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What? Don't you know? Austronesians are descended from people from south China. Therefore everyone in the Pacific, since they all intermingled with Austroneasians, is a Chinese minority. Therefore the entire Pacific basin is Chinese national marine territory.


Plus ca change.

To the Americans, only America's naval territory is inviolable.


Really? America is harrassing ships outside its territorial waters (but inside its EEZ)? And ramming its airplanes into foreign planes within its Exclusive Economic Zone?

Hadn't heard about that.

OK - so the US didn't ratify UNCLOS - do you think that means they'd be cool with foreign navies of non-allied countries sailing into their EEZ?

Of course not.

I'm not saying that China is right [it isn't], just that if the biggest guy on the block doesn't play by the rules, why should the others?

And the US does more than harass outside its territorial waters - it fires missiles and kills people.

Sorry - should have finished reading your link before posting.

Your last line:

Perhaps the reason the Chinese were not approached was that the U.S. Government wished to send them a message: If you're not going to abide by the terms of the treaty, then why should WE?

Well, and vice versa. This is a new age. We can only hope that India and China will treat our great-grandchildren as nicely as we treated their great-grandparents.

re: 11:54 comment

Actually, non-allied non-friendlies used to sail into the U.S. EEZ all the time during the Cold War. As I recall, the States would dispatch ships to monitor Soviet spy ships, sure. But harassment of the kind we're seeing from the Chinese?

I don't believe so.

Remember, we're talking about two things here. There's Chinese territorial waters, where U.S. ships have no business being, and the Chinese EEZ, where the Impeccable had every right being, but the civilian research vessel, Marcus G. Langseth, does not. (And by the way, I haven't heard any updates about the Langseth, so it's entirely possible that the university DID eventually ask for Chinese permission.)

As for the part about firing missiles, that's the War on Islamofascism, which is another issue entirely. If terrorists attacked China and subsequently fled into Philippino waters, China might very well have the right of pursuit.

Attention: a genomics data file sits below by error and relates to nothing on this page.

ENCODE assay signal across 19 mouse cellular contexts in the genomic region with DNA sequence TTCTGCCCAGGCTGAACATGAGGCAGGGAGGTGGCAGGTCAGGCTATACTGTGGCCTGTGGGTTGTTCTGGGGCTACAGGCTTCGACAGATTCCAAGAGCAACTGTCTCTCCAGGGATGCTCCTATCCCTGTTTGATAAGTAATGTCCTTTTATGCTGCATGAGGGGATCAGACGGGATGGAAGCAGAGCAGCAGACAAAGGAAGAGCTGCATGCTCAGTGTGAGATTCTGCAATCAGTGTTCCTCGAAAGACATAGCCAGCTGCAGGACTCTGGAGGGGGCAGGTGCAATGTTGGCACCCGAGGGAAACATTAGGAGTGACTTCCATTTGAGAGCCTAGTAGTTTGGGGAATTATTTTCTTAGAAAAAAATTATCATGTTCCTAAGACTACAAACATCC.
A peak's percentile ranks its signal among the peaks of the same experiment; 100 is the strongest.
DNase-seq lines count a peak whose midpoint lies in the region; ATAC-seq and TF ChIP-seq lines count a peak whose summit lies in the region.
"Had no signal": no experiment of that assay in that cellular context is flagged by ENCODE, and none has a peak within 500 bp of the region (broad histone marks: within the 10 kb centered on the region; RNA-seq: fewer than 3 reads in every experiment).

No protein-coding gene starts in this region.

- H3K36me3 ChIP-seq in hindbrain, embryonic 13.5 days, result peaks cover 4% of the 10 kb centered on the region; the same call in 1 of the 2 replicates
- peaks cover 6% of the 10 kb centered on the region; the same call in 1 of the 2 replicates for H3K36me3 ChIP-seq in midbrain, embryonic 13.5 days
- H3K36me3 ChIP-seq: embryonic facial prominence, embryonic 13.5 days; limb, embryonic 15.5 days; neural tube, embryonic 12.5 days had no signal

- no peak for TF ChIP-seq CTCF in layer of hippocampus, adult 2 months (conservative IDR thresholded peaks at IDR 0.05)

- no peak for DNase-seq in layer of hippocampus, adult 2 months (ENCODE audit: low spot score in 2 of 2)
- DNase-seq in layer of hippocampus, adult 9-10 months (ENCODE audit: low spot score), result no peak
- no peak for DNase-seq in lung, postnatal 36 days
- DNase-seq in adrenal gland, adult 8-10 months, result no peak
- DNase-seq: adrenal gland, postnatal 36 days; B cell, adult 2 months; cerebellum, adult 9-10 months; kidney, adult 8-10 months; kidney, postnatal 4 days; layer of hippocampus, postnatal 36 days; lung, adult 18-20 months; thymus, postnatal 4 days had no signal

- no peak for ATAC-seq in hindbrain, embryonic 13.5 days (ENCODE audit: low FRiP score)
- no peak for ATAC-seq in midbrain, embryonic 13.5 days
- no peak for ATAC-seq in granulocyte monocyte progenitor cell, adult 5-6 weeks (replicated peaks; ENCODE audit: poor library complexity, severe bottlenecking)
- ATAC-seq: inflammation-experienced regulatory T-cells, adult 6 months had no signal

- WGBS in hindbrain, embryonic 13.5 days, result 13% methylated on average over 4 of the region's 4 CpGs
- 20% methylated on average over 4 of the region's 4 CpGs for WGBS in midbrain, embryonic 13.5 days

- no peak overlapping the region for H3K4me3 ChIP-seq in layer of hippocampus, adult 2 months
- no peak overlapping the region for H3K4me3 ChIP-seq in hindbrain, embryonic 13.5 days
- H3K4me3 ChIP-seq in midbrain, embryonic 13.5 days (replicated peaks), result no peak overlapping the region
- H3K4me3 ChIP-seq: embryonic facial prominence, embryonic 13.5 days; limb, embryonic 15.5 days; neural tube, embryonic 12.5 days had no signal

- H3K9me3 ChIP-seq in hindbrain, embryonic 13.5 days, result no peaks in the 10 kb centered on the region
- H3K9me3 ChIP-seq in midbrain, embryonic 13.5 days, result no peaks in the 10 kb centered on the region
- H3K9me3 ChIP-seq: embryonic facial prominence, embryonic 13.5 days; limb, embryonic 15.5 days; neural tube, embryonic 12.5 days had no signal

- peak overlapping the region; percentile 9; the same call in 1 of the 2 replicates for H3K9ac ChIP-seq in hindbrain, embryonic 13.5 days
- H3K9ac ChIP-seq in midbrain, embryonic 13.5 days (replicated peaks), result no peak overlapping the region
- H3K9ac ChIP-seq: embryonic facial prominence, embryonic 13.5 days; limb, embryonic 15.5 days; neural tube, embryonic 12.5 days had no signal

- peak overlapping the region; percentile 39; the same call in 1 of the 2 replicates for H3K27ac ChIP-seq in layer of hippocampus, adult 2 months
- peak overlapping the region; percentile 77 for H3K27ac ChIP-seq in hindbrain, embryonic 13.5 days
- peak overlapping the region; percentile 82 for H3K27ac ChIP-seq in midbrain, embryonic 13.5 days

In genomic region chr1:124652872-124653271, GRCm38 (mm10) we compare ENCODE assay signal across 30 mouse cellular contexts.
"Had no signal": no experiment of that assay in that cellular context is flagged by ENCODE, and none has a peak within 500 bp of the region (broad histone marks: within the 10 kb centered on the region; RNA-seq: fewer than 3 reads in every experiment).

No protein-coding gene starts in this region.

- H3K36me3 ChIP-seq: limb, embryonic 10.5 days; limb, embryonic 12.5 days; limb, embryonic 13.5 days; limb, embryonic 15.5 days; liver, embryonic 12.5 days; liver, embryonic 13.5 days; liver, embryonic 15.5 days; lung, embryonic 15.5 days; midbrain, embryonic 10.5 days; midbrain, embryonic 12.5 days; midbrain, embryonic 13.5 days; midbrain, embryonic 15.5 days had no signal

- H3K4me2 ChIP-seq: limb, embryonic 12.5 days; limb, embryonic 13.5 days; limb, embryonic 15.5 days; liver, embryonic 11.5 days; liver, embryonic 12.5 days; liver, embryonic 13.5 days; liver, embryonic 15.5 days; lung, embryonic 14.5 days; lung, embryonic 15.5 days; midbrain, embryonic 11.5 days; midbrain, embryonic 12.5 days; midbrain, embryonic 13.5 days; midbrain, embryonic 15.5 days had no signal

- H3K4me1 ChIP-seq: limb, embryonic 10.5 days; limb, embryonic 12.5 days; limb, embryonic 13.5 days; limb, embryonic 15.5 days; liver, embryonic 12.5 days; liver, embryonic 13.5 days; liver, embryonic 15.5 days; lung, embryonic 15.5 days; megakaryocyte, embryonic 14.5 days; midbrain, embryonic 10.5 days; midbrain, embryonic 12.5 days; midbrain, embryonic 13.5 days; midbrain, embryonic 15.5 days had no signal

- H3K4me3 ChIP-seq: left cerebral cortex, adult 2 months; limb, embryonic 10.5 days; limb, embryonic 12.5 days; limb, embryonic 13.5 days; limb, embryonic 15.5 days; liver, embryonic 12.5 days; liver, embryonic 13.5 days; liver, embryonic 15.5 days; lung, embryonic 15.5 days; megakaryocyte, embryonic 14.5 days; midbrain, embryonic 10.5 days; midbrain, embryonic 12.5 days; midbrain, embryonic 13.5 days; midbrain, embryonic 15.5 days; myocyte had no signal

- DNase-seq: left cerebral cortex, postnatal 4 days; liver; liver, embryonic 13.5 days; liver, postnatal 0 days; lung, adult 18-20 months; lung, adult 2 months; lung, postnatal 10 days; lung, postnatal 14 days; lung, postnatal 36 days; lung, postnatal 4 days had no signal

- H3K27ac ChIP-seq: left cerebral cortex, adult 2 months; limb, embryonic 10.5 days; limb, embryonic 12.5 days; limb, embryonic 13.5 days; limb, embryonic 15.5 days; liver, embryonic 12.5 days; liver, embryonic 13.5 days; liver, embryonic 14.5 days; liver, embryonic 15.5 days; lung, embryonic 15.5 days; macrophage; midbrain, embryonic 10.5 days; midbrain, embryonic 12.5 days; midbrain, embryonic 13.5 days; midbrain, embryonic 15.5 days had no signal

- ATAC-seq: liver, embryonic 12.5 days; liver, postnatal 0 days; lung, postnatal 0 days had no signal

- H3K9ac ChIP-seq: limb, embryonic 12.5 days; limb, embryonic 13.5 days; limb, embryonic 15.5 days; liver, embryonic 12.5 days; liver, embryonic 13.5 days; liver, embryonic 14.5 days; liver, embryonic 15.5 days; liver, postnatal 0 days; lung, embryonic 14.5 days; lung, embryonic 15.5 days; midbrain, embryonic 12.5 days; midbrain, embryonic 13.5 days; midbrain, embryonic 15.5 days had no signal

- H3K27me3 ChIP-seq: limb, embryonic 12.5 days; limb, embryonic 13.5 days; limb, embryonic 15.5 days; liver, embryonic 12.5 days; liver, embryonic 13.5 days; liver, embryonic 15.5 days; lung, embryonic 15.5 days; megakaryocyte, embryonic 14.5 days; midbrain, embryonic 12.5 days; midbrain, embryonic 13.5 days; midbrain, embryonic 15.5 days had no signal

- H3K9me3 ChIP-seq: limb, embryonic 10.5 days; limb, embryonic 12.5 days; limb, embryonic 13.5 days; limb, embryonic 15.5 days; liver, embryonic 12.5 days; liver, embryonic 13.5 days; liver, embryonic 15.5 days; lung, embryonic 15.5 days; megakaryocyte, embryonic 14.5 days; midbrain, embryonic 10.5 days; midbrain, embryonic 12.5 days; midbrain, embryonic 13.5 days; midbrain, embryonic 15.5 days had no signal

As far as we know however, there weren't any Uigher suicide bombers or Dalai Lama madmen Buddhist jihadis swimming around in Subic Bay.

re: 12:06am comment

I'm not too worried about India, it being a democracy and all. There may at times be friction (ie: France and America), but I think we can all live with that.

As for China, its next-door neighbors are the ones who have something to really worry about. Because Beijing didn't always treat their great-GREAT-grandparents that well...

I was thinking more about US actions in Central America, rather than Iraq / Afghanistan - with numerous direct and indirect interventions in the region.

Is China's policy [if that's what it is] much different to the Roosevelt Corollary to the Monroe Doctrine?

Which is not to say that I think China's in the right- I live in Taiwan and like it being free - only to note that this is what 'great powers' do, expand their spheres of influence.

I'm not too worried about India, either. I think they are probably far more civilized and humane than, until quite recently, Western democracies were, and so will not be invading countries and running too many colonies and puppet governments.

I take your point. But democracies are shameable. So much so, that by the 1990s, it wasn't politically easy to intervene in a clear basket-case like Haiti.

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